If you have been laid off from your job, your employer may offer you a severance agreement. This is an agreement intended to provide you with a final payment so you can search for another job without worrying about your finances for a period of time. But, these agreements can be complicated and even unfair to employees. As a result, it is important to know what should be included when it comes to a severance agreement. Read on to learn more.
What Should Not be Included in a Severance Agreement?
Every severance agreement is different, and though they are generally given to employees with their best interests in mind, there are times where severance agreements may actually do more harm than good. For example, severance agreements that include the following clauses can be detrimental to you:
- A proprietary information clause: These protect any confidential information you’ve received regarding your company.
- A non-disparagement clause: These clauses are so that employees may not publicly speak negatively about anything having to do with the company after leaving.
- A non-solicitation clause: This prevents employees from recruiting or otherwise hiring co-workers from the company that laid them off.
- A non-compete clause: These clauses prohibit people from seeking employment from direct competitors of their former employer for a predetermined period of time.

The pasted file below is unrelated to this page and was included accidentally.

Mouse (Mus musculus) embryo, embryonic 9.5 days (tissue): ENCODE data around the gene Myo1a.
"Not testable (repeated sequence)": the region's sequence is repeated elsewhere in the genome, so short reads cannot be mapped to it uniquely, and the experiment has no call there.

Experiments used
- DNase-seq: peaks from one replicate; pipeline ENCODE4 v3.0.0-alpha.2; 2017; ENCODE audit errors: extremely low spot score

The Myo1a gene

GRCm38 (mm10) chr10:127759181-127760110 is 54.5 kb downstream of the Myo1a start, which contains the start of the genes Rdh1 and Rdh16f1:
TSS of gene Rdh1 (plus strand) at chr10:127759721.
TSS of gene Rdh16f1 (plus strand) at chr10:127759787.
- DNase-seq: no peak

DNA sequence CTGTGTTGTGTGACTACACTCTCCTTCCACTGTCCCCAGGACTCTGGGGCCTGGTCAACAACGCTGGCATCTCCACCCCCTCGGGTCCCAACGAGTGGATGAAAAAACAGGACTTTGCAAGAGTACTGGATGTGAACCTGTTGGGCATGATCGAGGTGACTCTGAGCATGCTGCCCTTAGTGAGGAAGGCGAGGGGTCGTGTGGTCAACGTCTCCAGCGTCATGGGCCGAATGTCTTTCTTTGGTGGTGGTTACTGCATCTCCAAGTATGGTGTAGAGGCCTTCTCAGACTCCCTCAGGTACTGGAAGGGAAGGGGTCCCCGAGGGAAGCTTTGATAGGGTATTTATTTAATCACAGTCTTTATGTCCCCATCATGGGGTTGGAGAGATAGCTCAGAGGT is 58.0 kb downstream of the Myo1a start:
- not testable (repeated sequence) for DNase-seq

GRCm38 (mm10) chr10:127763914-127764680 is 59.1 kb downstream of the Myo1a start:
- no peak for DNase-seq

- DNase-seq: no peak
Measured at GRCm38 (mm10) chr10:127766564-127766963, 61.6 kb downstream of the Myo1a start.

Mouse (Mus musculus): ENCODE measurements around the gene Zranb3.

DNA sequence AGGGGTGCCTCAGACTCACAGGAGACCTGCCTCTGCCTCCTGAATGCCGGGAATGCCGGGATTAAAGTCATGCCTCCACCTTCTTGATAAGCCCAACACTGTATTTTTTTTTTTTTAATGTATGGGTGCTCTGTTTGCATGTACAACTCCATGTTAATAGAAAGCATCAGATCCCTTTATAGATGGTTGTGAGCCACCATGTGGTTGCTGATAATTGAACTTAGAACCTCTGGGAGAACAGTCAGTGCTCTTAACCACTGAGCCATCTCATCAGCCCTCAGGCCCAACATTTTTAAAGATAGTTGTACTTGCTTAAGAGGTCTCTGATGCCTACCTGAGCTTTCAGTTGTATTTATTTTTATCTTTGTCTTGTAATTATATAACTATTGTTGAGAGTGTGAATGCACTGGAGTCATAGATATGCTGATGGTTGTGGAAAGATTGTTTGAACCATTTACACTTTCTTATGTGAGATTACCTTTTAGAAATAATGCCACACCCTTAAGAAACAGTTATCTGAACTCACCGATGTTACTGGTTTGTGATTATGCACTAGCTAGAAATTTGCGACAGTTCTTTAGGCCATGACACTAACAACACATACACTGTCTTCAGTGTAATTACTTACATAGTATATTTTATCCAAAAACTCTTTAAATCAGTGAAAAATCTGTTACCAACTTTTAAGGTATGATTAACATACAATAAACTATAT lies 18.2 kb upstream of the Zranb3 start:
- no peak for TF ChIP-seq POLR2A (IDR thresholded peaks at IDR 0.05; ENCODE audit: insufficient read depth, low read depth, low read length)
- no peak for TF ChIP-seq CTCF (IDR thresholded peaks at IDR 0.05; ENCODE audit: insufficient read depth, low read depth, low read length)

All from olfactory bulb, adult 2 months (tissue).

- A release of legal claims: This clause prevents employees from making any sort of wrongful termination claims against their former employers. You should absolutely not sign such an agreement if you believe you were wrongfully terminated.
It is important to note that these clauses are very common.
Do I Need an Attorney When it Comes to Signing a Severance Agreement?
Some severance agreements are fair, but others can be unfair and even harmful to employees. To ensure that your agreement is fair, it is best to work with an experienced employment law attorney. Our firm is here to ensure that your rights are protected and that you are treated fairly.
If you have any questions or concerns regarding severance agreements in Georgia, our firm is here to help. Reach out today to speak with an experienced employment law attorney.
CONTACT OUR EXPERIENCED GEORGIA FIRM
If you need help with an employment law matter in the state of Georgia, you can count on Ben Barrett Law to effectively represent your interests. With over 30 years of experience, Attorney Barrett has the skill and experience necessary to help you navigate the complexities of any employment law matter you may be facing. To discuss your case with a legal team you can trust, please do not hesitate to contact Ben Barrett Law today.